What Design Prototyping Tool Is For You?

design prototyping tools

Recently, I asked my designer friends about design prototyping tools (for user testings, demos) they use at work.

The reason why I asked was that a few years ago, prototyping was just starting to be a very “hot” concept for digital designers and developers, and Axure was one of the hottest software. Companies were dying looking for Axure prototypers.

Nowadays, not so much, even though it’s still important, at least in my work life. You may notice that companies are looking more designers who have expertise in “motion design”, which, even though not exactly for the purpose of testing your products, is beyond the animation effects Axure can handle.

Animations have become a big part of digital design, since iPhones, Android and other smart phone took the market. Games used to be a field where animations were heavily use, nowadays, however, you find people are getting used to animations (transitions or effects, subtle or not subtle) in apps. It has become a necessity that apps live on.

Here’s a list of design prototyping tools my friends use, and I’ll briefly explain what each is good for: Axure, Balsamiq, Proto.io, Invision, FrameJS, Origami.



axure logo

It’s probably a prototyping tool that’s most comprehensive, and thus one of most heavyweight ones. It’s probably the best tool, if you deal with complex logic on the page and have needs for consolidate different user flows into your prototype. Azure’s Dynamic Panel is one of my favorite features,if you have different popups appearing on the page in different scenarios, under different logics, it’s for you. A good example is enterprise level software.

However, it’s not as lightweight or animation-focused like other prototyping tools I’ll talk about in a second. Axure is good at adding transitions, or simple animations for objects, e.g. flipping cards. They’re also working pretty hard on enriching their own animation library. Compared to other tools though, like Framerjs, Origami, it’s still far behind.

(Just a note about my experience with Axure: Axure is one of prototyping tools I have been using most, literally from its 5th edition to current 8th edition. It’s clear that the Axure team has been improving it over time. However, as many prototyping tools start living in the cloud and allow team collaboration there, Axure still haven’t been able to follow up with this trend. The only thing that lives in the cloud is AxShare, where you publish your prototype and share short links to others. It has some rudimentary functions, like comments, but not as advanced as InVision, another team collaboration-based prototyping tool I’ll mention.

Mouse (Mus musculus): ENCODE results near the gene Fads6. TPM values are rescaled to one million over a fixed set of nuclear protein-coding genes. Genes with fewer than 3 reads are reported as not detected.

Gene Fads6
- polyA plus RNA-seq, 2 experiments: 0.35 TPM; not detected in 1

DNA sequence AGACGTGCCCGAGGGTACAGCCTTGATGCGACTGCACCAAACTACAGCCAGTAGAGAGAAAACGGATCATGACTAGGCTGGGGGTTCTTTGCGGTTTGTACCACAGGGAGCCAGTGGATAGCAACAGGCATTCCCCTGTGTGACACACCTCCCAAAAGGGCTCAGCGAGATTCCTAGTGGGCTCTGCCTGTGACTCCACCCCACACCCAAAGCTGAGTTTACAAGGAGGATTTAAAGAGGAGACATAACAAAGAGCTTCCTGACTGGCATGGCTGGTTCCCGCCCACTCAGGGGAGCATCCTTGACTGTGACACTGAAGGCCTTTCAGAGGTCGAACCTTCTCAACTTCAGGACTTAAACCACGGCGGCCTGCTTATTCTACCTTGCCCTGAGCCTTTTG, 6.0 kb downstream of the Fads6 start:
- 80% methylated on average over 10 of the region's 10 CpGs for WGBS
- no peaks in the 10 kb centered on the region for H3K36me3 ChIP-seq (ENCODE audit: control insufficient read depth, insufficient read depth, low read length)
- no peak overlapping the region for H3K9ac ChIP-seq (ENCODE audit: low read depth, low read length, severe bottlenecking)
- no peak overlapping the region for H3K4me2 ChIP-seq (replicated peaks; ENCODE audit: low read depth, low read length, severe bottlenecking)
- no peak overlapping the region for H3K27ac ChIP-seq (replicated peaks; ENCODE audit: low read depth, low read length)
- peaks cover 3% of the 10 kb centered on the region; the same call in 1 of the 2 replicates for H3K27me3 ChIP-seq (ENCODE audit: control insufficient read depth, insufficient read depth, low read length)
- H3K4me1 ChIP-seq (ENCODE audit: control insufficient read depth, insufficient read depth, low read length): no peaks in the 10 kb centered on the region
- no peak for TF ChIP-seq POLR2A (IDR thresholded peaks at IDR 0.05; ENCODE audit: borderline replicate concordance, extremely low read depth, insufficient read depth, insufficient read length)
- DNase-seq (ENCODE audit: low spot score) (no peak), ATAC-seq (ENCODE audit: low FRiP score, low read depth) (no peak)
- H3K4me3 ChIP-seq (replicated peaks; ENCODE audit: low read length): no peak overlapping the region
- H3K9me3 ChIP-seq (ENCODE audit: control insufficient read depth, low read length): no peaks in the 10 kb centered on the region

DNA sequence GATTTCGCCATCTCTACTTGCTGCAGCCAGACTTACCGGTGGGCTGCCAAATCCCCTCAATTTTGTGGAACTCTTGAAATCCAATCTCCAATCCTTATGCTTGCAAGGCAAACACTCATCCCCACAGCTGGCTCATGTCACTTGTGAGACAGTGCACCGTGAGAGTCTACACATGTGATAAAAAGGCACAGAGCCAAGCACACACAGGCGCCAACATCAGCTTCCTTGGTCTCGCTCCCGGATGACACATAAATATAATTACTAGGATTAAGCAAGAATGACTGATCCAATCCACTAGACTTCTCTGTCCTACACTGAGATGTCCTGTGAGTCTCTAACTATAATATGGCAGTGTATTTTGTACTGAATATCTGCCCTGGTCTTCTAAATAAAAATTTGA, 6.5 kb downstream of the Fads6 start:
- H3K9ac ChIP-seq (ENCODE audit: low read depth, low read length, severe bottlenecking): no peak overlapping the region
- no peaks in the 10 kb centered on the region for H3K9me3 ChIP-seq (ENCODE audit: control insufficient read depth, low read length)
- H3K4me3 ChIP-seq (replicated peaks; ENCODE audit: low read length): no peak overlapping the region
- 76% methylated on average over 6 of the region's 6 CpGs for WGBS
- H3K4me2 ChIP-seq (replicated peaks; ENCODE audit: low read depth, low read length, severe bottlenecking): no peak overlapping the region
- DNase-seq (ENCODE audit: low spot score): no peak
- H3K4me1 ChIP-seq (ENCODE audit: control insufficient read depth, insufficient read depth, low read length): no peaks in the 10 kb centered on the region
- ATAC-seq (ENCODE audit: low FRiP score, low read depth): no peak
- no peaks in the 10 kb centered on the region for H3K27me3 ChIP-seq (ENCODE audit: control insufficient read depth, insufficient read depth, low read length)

I’ve been using it to generate wireframes as well. So far so good. It’s not perfectly easy to use, but good enough that I don’t need to do wireframes in a separate tool, for that, I’m thankful.)




A wireframing and prototyping tools in a hand sketch style. You can export your screens into images or PDFs, in which you can assign clickable areas for page jumps. Balsamiq has both desktop installer and cloud-based environment for team collaboration. It also has a viewer in Google Drive, which you are required to install a plugin.




This is probably the most commonly used prototyping tool my other colleagues use for their website and app design. It’s cloud-based, has a really neat interface and contains pretty cool animations. They’ve been using this for client presentations, and people love it.




If you only need to implement simple jumps between screens, such as to demonstrate user flows, InVision is good. It’s best used when you have all the comps ready. All you need is to dump the images into a project, specify clickable areas and other simple interactions. It’s super easy to use.

The coolest feature, in my opinion, is commenting. You can invite others (such as colleagues, clients) to comment on any of the screens you have in your InVision prototype. For this functionality, I only have two words: love it.

While I adore the easiness of this tool and the comment functionality, I can hardly believe that this tool is sufficient enough for all the prototyping needs in any company. You would probably need some other tools to do more advanced prototyping.

I see this tool is best for visual designers, rather than user experience designers, since user experience designers tend to prototype more than just page flows.


For animation prototyping needs for mobile apps, my friends recommended FramerJS and Facebook’s Origami.



Facebook’s Origami supports a variety of animations by allowing you drag and drop controls. It also supports the preview on the phone at the same time. I heard that it will roll out a new version at the end of this year (2016). It’s worth checking out.




FramerJS can do fine animation effects. In my friend’s words, “it can create any animation effects you want”. You can call APIs to load data to support responsive designs. It also supports importing from Sketch.


Other resources:

  • Cooper has put together an excellent comparison chart on prototyping tools, check it out.
  • Jixee also has an excellent article on their favorite prototyping tools in 2016, check it out.


It’s still not too late to get into the world of prototyping ;) Which tools best work for you?

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